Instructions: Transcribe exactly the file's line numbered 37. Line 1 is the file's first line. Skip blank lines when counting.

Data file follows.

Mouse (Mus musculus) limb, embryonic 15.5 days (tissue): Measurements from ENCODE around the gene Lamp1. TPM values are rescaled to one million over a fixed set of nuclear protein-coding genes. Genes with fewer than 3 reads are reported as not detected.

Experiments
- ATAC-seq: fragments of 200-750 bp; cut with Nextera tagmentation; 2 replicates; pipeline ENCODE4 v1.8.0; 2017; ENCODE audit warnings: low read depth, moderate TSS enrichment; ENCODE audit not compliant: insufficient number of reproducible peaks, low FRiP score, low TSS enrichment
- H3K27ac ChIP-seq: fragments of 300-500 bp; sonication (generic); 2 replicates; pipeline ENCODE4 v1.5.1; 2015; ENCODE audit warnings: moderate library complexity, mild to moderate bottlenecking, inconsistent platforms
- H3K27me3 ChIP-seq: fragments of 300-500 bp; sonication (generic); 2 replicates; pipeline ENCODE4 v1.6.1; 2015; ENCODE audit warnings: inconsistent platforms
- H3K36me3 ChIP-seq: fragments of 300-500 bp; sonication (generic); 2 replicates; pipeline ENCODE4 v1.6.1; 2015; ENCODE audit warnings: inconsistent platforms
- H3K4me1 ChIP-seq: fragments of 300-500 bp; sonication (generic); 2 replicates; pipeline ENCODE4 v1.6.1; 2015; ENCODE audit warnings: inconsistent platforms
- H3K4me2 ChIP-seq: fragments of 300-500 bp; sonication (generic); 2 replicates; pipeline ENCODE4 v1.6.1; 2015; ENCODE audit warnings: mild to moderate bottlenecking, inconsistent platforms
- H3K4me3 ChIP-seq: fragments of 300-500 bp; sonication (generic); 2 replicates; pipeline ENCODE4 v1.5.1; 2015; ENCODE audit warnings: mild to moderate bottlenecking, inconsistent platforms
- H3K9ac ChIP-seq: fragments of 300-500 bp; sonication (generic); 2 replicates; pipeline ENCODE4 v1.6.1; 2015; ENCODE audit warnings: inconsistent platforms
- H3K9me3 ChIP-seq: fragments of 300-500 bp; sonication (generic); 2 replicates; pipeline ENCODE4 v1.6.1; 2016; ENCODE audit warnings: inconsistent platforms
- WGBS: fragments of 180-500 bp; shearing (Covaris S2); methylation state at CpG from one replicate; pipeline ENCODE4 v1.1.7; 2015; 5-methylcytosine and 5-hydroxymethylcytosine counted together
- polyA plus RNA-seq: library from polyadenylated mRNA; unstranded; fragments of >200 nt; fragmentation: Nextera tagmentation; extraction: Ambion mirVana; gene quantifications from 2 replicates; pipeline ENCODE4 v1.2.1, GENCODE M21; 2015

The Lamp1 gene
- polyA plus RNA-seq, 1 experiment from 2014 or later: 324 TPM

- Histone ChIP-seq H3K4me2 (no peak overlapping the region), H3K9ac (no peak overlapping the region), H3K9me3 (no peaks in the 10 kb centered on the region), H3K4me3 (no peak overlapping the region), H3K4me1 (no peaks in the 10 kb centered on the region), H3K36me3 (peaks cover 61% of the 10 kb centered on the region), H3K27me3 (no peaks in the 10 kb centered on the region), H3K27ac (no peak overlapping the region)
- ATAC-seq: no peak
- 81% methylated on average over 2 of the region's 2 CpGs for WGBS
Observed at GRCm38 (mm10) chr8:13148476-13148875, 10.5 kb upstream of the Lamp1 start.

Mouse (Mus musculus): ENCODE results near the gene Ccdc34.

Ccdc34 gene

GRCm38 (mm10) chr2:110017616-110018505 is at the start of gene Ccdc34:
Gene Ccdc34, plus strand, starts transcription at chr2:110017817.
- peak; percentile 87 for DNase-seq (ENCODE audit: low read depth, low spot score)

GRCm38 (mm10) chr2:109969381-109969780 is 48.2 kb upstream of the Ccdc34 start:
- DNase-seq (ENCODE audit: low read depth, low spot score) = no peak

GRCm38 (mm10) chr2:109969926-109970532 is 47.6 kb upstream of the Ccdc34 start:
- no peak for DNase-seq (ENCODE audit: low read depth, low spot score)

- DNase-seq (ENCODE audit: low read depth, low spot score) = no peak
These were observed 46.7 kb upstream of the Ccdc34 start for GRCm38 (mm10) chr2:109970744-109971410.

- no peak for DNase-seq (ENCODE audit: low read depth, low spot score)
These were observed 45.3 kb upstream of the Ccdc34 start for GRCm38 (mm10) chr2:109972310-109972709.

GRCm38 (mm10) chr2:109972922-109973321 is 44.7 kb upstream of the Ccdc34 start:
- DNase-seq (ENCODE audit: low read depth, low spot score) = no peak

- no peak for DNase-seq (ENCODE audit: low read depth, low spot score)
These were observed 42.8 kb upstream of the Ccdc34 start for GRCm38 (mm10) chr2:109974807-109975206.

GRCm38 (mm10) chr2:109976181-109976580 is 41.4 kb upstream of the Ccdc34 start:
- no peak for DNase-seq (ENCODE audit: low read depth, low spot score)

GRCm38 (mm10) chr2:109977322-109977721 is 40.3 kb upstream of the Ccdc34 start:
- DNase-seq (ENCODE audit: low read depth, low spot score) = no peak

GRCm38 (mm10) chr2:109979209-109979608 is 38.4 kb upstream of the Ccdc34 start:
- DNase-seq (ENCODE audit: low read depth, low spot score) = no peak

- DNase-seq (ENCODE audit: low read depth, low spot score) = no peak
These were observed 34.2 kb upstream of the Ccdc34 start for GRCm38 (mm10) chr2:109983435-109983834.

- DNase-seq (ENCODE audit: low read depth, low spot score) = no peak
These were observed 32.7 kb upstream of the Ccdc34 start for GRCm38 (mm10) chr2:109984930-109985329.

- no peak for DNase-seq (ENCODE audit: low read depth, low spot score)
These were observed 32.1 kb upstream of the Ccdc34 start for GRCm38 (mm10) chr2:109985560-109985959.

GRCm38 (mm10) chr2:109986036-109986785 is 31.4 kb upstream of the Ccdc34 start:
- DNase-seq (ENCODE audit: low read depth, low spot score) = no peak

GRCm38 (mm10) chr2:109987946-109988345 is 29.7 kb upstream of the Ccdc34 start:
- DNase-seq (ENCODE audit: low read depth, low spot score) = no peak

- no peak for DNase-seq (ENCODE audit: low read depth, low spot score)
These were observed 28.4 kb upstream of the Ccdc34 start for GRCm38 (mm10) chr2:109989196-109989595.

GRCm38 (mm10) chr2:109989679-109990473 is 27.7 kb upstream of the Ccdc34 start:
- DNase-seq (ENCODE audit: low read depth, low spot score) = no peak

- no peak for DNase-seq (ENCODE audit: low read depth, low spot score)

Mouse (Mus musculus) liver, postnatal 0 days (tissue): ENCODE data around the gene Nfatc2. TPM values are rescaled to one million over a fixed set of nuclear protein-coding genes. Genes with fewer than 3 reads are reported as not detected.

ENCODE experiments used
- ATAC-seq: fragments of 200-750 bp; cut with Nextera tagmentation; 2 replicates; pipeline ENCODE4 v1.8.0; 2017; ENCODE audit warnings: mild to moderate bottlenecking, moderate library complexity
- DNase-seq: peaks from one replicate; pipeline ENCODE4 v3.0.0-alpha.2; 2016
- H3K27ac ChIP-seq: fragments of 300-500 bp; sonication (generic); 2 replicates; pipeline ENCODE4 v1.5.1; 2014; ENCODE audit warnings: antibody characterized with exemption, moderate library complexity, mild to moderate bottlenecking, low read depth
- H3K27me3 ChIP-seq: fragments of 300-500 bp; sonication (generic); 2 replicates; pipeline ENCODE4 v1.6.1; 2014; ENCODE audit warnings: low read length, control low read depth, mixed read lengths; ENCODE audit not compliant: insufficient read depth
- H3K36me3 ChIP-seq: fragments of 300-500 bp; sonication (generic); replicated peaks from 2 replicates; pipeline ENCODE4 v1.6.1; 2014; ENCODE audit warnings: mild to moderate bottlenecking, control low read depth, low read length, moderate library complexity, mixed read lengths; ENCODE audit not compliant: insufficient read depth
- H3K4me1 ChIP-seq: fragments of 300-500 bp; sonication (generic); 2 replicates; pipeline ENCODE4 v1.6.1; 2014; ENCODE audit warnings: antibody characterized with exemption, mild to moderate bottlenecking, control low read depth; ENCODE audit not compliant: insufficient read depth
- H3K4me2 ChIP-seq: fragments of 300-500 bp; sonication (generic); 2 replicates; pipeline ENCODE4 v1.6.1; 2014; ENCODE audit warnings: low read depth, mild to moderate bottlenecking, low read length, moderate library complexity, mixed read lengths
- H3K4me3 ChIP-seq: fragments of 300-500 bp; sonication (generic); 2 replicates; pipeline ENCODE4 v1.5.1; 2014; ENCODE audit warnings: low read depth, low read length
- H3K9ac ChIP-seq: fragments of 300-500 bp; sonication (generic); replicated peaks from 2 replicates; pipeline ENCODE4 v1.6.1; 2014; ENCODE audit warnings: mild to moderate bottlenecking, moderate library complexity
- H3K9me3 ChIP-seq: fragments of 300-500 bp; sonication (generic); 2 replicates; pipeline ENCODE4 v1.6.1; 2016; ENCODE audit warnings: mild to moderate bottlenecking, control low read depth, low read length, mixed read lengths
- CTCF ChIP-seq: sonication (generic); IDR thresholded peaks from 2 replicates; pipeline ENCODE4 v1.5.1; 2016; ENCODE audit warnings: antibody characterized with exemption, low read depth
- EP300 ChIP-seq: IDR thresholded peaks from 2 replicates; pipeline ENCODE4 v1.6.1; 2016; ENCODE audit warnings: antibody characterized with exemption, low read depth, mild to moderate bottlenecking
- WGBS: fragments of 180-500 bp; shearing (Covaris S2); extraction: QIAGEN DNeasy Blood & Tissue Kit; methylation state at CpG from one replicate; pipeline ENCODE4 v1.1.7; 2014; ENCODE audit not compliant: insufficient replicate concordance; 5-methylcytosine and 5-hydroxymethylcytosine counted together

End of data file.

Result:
GRCm38 (mm10) chr2:109976181-109976580 is 41.4 kb upstream of the Ccdc34 start: